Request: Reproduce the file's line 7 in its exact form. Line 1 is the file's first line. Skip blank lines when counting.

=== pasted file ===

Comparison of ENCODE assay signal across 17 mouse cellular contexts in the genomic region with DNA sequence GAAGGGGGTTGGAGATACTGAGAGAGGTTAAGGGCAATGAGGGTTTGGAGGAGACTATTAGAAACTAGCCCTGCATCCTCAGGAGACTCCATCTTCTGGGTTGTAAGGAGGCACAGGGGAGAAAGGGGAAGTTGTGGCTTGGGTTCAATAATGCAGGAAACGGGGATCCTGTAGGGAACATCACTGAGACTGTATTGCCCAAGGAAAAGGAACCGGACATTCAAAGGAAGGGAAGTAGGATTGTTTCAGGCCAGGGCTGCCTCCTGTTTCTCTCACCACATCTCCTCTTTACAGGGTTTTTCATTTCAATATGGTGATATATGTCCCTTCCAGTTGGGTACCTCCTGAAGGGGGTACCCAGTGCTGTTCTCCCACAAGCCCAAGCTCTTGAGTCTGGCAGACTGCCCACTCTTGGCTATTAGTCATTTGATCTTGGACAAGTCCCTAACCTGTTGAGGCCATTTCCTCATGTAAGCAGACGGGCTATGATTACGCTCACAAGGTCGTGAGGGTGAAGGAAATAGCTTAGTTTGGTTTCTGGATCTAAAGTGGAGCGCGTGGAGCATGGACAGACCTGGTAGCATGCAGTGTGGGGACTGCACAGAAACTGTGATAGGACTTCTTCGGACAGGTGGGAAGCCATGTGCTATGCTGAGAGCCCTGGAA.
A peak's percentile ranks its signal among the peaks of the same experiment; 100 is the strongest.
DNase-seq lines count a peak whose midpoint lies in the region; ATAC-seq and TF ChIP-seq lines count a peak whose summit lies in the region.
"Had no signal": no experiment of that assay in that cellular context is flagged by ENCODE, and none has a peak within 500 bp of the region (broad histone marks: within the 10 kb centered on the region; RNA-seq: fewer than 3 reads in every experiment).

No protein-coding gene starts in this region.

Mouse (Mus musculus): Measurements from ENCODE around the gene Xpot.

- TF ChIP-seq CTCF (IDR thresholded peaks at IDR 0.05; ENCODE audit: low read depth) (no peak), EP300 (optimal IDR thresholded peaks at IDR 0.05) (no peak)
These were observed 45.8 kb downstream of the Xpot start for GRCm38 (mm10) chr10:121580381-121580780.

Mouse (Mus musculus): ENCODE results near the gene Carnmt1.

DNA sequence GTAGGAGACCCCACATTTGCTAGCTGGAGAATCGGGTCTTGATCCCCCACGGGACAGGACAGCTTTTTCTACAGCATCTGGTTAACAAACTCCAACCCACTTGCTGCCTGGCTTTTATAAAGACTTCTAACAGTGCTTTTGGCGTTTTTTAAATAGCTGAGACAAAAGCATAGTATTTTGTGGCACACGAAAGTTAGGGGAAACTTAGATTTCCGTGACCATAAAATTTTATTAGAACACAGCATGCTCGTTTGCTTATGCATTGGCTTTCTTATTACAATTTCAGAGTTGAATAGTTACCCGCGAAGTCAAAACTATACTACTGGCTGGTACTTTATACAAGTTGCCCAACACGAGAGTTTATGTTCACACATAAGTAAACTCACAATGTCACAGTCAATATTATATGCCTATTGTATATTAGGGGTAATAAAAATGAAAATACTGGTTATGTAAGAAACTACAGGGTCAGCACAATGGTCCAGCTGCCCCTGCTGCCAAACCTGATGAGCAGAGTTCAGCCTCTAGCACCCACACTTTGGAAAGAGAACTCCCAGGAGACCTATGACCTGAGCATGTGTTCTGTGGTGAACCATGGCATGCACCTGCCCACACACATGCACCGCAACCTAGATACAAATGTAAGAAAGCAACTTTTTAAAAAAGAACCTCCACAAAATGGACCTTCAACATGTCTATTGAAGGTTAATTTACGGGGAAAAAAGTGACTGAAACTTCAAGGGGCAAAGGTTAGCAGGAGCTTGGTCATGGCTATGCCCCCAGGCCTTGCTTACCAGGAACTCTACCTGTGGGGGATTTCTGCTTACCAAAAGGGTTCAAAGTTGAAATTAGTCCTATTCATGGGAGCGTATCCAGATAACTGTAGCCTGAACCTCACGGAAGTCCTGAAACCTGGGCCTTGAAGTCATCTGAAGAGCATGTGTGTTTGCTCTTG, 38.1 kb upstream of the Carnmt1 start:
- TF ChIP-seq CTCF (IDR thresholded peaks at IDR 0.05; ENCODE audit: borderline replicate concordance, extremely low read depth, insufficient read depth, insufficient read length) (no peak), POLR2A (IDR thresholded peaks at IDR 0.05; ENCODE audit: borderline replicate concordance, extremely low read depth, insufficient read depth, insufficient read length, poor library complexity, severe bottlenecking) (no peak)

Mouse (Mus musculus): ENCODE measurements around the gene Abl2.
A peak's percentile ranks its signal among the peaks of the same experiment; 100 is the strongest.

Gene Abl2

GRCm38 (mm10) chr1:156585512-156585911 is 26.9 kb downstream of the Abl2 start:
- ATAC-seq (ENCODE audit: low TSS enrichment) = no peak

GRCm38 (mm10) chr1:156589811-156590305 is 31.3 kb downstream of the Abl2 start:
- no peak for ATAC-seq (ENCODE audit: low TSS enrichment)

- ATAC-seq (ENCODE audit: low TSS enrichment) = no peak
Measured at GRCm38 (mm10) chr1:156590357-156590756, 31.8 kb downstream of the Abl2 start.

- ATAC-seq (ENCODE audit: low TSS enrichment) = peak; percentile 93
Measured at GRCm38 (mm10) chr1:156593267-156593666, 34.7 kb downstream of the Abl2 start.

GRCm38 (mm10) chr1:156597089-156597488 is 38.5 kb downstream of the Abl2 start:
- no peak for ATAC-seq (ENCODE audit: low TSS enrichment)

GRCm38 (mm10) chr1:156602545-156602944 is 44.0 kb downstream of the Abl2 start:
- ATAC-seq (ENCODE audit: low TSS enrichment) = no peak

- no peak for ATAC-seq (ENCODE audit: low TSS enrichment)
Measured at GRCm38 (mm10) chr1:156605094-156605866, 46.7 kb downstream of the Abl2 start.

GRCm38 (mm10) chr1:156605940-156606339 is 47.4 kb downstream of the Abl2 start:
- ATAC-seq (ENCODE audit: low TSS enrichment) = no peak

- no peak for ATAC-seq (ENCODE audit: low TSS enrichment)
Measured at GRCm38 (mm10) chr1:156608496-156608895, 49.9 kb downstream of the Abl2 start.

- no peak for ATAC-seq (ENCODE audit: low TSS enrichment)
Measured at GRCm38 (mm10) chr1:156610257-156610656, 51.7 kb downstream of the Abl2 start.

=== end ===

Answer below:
- TF ChIP-seq CTCF (IDR thresholded peaks at IDR 0.05; ENCODE audit: low read depth) (no peak), EP300 (optimal IDR thresholded peaks at IDR 0.05) (no peak)